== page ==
The tools used for design always affect the results, as with the choice of drawing tool (pencil, charcoal, brush etc). This is discussed in the article on Dead masterplans and digital creativity. The present worry about Computer Aided Design (CAD) is that it is being used to produce similar results to those which were formerly came from technical pens.
In sculpture, the means of working also affect the results. Michaelangelo and Brancusi were carvers. Rodin was a clay modeler and his marbles (made by assistants from clay maquettes) are palpably not the result carving: they are much more fluid. And it would not make any sense at all for a constructor (eg Anthony Caro) to aim for the aesthetic results which come from either modeling or carving. Use of found objects, originating with Duchamp and Picasso, has introduced new techniques and new approaches to sculpture.
The letters CAD should be spelt-out as Computer-Aided-Design (not -Drafting). It is an easy error to think of CAD, which resembles a shortened version of AutoCad, as meaning 'vector-CAD' (ie using co-ordinate geometry to produce Euclidean shapes). Read correctly, the letters CAD can stand for all the uses of computers to aid designers, for there are many. We should look to the day when one can look at a built design as one can look at a sculpture, and make an intelligent guess about the type of software which aided the designer.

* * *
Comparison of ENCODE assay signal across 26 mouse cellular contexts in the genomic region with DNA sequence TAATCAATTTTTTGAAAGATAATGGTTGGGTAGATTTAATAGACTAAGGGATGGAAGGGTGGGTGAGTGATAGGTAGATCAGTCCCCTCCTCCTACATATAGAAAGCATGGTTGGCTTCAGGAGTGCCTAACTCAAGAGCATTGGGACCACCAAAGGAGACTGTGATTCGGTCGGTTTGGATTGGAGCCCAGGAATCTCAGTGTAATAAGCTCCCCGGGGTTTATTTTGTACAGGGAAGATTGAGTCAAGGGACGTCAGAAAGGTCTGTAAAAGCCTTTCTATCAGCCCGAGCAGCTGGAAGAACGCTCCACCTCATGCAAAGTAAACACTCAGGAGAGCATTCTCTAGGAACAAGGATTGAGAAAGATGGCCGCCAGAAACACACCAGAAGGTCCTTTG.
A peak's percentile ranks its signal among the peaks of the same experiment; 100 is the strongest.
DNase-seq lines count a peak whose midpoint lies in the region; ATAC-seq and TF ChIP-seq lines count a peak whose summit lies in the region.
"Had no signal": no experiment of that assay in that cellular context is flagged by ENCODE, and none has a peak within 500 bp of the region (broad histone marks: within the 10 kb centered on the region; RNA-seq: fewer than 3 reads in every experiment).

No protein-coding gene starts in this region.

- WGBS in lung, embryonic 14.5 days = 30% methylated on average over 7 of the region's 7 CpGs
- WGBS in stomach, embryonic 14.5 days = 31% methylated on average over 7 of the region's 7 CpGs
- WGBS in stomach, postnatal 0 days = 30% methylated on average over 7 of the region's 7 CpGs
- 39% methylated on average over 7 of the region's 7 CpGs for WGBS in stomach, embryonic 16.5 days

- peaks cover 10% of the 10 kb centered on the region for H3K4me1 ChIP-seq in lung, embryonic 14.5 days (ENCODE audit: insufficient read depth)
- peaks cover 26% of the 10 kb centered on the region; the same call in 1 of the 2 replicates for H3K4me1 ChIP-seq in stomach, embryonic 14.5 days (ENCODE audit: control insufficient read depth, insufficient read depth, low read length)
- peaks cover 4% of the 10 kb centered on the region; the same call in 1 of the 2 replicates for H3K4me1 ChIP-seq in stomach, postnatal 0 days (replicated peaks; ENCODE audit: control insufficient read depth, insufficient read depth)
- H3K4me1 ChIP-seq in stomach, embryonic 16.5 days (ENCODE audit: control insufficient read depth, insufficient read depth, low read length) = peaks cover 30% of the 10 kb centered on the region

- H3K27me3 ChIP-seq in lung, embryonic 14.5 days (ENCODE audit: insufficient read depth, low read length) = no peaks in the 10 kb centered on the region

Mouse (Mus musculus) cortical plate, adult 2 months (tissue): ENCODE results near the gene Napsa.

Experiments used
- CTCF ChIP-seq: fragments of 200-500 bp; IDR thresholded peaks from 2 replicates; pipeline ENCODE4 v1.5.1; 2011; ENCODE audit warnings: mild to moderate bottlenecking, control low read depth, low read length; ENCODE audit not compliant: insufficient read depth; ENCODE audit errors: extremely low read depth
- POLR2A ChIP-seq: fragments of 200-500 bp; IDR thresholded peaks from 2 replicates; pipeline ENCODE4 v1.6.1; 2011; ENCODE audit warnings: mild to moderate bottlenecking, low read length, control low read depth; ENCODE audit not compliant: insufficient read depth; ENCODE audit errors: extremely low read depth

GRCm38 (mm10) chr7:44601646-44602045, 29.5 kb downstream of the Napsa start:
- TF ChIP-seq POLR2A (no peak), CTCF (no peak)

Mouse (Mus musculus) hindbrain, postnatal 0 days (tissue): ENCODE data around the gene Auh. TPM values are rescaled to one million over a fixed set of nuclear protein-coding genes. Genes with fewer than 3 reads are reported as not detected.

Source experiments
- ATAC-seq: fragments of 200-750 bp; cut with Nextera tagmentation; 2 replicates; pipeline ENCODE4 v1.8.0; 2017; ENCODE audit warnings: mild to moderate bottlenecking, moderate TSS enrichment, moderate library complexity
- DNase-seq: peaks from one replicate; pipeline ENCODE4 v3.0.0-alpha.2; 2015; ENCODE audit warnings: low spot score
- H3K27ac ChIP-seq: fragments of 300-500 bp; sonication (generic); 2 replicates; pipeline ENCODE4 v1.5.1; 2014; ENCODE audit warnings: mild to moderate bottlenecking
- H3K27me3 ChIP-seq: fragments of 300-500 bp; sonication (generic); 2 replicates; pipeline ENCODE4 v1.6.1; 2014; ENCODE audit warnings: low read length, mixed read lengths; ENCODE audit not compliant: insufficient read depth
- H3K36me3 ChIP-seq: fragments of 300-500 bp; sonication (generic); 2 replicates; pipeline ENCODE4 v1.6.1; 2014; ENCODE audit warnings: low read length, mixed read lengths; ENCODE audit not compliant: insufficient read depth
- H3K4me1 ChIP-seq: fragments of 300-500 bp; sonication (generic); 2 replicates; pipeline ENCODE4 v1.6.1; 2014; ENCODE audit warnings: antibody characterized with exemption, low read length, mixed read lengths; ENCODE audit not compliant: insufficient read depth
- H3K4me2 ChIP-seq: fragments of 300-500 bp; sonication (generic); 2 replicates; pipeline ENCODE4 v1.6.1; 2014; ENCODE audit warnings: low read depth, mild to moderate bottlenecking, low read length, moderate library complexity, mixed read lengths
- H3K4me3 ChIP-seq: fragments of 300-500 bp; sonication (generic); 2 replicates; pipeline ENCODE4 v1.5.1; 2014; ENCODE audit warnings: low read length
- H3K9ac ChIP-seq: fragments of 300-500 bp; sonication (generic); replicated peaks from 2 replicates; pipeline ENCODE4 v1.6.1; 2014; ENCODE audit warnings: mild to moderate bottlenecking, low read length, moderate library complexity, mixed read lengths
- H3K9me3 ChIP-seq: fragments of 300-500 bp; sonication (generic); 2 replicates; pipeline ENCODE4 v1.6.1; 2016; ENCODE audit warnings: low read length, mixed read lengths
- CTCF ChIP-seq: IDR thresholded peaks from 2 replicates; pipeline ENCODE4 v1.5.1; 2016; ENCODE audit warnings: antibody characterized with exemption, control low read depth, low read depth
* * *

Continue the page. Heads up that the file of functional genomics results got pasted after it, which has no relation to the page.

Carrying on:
AutoCad is reputed to have begun as a draftsman's programme in the days when senior partners, thinking of keyboards as being for secretaries and other exploited menials, employed CAD technicians to operate the machines. But the programme is developing. It can be linked to databases, can have a GIS bolt-on, and is being adapted for internet-connectivity. These facilities all provide opportunities to move way beyond computer-aided-drafting. The most interesting prospect it of drawing information from the world wide web and interpreting it with specialist software to assist in clarifying the multifarious interpretations of the nature of the world - upon which the art of landscape design resides.
Computer Arts ('Britain's biggest-selling creative magazine') using the following software classification listed below. [Note that AutoCad is not included as 'creative' software]. There are full software reviews on the demo disc which comes with the magazine. You can request a sample copy of the magazine from: Future Publishing Ltd, Freepost, Somerton; Somerset; TA11 7B.
CorelXARA; FreeHand; Illustrator; CorelDraw
Paint Shop Pro; Painter; Photo-Paint; Kai's Power Tools; Photoshop
3D Studio Max; Maya; Electric Image 3D; LightWave; solidThinking
Dreamweaver; Fireworks; Director; Flash
After Effects; Premiere; Pinnacle,
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